Punishing struggle for progress in Langa

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"WELCOME TO LANGA" says the billboard at the entrance to one of the most settled of townships in Cape Town. But that proud message stands uncomfortably alongside an avenue of low-level brick buildings, the residents staring in bemusement at our presence. Passing cattle lazily chomping rotten cabbages, one soon enters an area that it is difficult to imagine people living in.

To those used to a city life, roads covered in litter, hundreds of ramshackle wooden shacks crammed together, filth piled up and single toilets servicing numerous families, adds up to what can only be described as squalor.

Having witnessed the living conditions, it becomes difficult to appreciate the role sport can play in a township and the sense of purpose it can give. But for those involved in sport in Langa it is a serious issue - and they are feeling let down by the authorities.

It is difficult to know exactly how many people live in Langa, because so many are unregistered, but 25,000 is the consensus figure. The sporting facilities amount to two adjacent fields. The larger hosted the landmark cricket match between a Development XI and the touring West Indies on 9 January. Next month the cricket club will have to share it with Langa rugby club, Langa hockey club and any other club that wants to play sport.

"When we want to play or practise it is ridiculous," explained Witness Mkiva, the rugby administrator of Langa rugby club. "The problem is money. We are affiliated to the Western Province rugby union and we only get 21,000 Rand (pounds 2,100) a year from them. That is for facilities, kit, transport, coaching, everything."

With many people not working and the majority of those that are in low- paid jobs, the lack of funding is a recurring theme through all of the sports.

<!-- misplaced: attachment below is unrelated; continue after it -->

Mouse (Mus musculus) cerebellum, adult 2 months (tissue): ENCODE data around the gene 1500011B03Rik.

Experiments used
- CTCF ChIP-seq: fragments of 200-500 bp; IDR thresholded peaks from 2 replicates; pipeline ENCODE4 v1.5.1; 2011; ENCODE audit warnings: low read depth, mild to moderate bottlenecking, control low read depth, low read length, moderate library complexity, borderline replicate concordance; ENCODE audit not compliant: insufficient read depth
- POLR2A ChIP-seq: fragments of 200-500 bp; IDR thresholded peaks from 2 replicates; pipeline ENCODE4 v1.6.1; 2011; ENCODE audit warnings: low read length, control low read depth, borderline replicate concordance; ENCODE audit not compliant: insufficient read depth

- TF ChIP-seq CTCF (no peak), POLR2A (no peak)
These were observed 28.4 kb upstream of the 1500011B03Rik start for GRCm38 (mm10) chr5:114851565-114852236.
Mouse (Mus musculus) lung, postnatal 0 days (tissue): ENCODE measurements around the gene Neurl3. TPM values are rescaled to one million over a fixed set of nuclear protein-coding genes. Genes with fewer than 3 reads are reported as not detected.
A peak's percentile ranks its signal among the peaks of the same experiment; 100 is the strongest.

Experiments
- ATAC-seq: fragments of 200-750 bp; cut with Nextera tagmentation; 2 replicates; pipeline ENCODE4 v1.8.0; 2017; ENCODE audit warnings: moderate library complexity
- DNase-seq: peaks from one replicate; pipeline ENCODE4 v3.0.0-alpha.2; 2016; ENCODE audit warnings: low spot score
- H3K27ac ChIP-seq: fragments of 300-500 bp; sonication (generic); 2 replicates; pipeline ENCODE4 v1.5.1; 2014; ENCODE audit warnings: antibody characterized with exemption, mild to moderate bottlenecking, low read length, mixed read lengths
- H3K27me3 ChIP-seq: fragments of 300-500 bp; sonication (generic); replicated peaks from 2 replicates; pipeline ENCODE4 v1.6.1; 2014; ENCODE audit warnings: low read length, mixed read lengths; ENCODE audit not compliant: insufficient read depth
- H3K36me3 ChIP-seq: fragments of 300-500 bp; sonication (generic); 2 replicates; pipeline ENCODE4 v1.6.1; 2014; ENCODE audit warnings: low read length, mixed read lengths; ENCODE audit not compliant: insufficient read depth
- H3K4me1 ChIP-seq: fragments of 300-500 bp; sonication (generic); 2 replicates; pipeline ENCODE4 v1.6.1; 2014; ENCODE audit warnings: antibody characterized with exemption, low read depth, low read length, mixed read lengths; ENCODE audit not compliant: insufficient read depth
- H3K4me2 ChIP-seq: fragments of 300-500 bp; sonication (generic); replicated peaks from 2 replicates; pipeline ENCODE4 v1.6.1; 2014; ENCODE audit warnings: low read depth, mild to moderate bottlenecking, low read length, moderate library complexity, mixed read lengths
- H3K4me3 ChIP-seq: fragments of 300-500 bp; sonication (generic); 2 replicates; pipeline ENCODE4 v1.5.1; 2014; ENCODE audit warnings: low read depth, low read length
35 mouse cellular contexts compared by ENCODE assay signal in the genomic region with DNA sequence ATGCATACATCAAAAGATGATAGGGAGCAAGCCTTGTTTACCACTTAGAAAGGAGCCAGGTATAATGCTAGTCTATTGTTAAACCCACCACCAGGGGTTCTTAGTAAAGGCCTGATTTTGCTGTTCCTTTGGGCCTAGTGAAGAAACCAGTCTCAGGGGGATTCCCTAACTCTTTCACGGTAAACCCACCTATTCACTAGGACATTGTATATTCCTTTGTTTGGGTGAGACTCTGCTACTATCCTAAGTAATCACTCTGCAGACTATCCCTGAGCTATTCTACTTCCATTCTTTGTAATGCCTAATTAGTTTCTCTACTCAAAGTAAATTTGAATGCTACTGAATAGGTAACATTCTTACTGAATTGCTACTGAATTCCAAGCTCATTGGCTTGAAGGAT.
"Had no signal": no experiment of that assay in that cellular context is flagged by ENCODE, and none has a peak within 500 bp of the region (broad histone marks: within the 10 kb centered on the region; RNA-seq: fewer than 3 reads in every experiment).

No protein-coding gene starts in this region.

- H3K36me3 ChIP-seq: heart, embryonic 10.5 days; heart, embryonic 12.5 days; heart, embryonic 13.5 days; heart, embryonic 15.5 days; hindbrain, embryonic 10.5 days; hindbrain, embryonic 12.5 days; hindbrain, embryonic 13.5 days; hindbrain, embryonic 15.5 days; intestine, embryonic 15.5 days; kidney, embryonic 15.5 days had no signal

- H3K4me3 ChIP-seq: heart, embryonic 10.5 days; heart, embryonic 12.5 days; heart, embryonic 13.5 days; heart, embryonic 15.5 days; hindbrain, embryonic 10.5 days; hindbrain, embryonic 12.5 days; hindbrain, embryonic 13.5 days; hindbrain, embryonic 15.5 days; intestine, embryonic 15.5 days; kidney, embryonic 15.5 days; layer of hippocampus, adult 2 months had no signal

Freeman "Banana" Simelela played in the match against the West Indies and is in his last year studying Public Administration at Bellville Technikon. Educated and eloquent, he believes the problems facing developing sport in Langa are threefold.

"Money is so important because many people can't afford the equipment," he explained, "and because the facilities are so poor there is no interest to play. Also, how are we supposed to get to matches? Many people have no transport or have to pay out of their own pocket."

In truth, Banana is lucky because the United Cricket Board have been driven by Dr Ali Bacher towards channelling millions of Rand into developing cricket in the townships. Other sports, such as athletics, are left to flounder by government and federation alike.

Carl Lefuma has set up Langa Athletic club, which now has 20 members, no funding and no facilities. If they want to train, the hopeful athletes have to get a bus to the nearest decent facilities, 10km away. Real talent like Makhosonke File, who ran in the Commonwealth Games, has to go to traditional white clubs for training and facilities.

The blame is laid locally as well, though, and in particular at the door of Langa council. Understandably, with basic living conditions to improve, only a sliver of their annual budget goes to sport. But the apathy towards sport still rancours.

Western Stormers, the rugby Super 12 side, were scheduled to train for a day in Langa, but only if the pitch was adequate. Despite generating great interest in the day, Mkiva was unable to force the council to work on the pitch to prevent the day being cancelled.

"For weeks I have been complaining but they do nothing," Mkiva explained. "If I have to cancel how will I get the Stormers back? The children love Bobby Skinstad, he is hero, but still the council do nothing." Eventually, the great day went ahead but the struggle beforehand highlights the difficulties sport faces from within.

IAIN FLETCHER

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